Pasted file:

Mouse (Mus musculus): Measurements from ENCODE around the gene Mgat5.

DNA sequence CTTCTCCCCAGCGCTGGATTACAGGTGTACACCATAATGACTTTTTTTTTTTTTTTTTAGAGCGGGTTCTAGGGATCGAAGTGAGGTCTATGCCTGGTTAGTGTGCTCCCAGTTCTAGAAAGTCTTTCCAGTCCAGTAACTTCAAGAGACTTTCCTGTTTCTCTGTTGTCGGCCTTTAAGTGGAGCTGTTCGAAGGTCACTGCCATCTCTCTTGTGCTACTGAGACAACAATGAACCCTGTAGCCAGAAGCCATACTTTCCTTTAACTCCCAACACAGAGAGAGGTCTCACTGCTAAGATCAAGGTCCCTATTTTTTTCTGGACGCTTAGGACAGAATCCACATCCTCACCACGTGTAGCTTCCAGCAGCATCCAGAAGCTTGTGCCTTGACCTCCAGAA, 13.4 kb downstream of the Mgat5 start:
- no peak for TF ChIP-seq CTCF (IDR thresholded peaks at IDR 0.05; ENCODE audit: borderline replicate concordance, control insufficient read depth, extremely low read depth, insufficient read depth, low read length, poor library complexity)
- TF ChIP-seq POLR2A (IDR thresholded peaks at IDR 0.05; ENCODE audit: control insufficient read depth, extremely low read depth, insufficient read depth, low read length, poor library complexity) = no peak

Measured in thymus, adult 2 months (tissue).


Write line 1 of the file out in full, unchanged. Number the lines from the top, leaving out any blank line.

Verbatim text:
Mouse (Mus musculus): Measurements from ENCODE around the gene Mgat5.